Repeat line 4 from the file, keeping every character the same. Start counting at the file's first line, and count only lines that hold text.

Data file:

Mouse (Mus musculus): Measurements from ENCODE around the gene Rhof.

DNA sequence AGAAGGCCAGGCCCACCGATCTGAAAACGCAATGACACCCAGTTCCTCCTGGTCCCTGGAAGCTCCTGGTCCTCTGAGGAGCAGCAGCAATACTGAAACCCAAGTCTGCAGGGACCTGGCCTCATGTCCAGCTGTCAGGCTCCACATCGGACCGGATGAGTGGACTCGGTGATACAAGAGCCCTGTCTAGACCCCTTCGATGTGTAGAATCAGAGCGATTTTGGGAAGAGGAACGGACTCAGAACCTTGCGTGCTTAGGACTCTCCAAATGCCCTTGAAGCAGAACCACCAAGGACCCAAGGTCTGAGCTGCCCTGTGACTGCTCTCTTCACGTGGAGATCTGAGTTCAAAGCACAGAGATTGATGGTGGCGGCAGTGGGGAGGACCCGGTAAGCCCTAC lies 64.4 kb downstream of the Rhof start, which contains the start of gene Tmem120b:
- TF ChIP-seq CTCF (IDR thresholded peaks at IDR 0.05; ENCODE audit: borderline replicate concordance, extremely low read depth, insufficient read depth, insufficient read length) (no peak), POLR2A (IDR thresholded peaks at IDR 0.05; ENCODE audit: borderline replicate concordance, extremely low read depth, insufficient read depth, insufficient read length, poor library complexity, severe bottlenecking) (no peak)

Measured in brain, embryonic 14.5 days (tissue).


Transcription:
Measured in brain, embryonic 14.5 days (tissue).